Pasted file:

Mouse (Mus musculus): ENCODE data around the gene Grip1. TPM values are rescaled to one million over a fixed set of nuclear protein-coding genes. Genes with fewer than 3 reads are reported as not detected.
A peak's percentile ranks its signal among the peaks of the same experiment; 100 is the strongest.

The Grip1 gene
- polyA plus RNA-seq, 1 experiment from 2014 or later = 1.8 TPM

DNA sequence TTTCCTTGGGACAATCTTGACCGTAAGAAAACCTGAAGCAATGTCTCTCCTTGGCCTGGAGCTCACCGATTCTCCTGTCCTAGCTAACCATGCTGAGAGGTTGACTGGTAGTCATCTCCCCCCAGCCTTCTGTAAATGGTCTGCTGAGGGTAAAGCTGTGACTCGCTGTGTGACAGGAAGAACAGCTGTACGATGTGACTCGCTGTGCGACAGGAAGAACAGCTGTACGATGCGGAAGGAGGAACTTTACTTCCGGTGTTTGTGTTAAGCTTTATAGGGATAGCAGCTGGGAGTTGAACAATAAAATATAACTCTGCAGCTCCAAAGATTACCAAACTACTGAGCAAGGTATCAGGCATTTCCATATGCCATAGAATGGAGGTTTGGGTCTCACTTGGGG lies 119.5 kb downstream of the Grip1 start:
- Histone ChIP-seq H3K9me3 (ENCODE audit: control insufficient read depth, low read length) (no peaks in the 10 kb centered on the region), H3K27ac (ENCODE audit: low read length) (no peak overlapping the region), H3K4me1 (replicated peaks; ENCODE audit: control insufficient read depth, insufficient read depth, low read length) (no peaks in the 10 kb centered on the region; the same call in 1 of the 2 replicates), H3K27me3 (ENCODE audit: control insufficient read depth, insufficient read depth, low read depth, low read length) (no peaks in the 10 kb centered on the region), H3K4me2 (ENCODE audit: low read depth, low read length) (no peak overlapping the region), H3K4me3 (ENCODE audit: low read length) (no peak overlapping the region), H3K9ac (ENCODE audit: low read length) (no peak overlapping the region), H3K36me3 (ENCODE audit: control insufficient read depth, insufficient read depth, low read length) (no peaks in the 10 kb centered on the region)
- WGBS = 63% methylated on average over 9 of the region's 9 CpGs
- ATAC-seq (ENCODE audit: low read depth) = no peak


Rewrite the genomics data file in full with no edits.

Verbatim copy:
Mouse (Mus musculus): ENCODE data around the gene Grip1. TPM values are rescaled to one million over a fixed set of nuclear protein-coding genes. Genes with fewer than 3 reads are reported as not detected.
A peak's percentile ranks its signal among the peaks of the same experiment; 100 is the strongest.

The Grip1 gene
- polyA plus RNA-seq, 1 experiment from 2014 or later = 1.8 TPM

DNA sequence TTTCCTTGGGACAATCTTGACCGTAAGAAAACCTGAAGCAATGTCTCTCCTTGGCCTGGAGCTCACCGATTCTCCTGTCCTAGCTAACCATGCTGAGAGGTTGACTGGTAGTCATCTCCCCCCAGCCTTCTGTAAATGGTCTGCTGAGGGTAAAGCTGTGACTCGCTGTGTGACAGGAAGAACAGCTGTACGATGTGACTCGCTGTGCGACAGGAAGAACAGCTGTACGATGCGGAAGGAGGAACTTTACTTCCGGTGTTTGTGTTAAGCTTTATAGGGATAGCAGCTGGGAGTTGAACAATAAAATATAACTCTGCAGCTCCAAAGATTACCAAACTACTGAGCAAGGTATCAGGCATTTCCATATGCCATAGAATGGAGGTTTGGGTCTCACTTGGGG lies 119.5 kb downstream of the Grip1 start:
- Histone ChIP-seq H3K9me3 (ENCODE audit: control insufficient read depth, low read length) (no peaks in the 10 kb centered on the region), H3K27ac (ENCODE audit: low read length) (no peak overlapping the region), H3K4me1 (replicated peaks; ENCODE audit: control insufficient read depth, insufficient read depth, low read length) (no peaks in the 10 kb centered on the region; the same call in 1 of the 2 replicates), H3K27me3 (ENCODE audit: control insufficient read depth, insufficient read depth, low read depth, low read length) (no peaks in the 10 kb centered on the region), H3K4me2 (ENCODE audit: low read depth, low read length) (no peak overlapping the region), H3K4me3 (ENCODE audit: low read length) (no peak overlapping the region), H3K9ac (ENCODE audit: low read length) (no peak overlapping the region), H3K36me3 (ENCODE audit: control insufficient read depth, insufficient read depth, low read length) (no peaks in the 10 kb centered on the region)
- WGBS = 63% methylated on average over 9 of the region's 9 CpGs
- ATAC-seq (ENCODE audit: low read depth) = no peak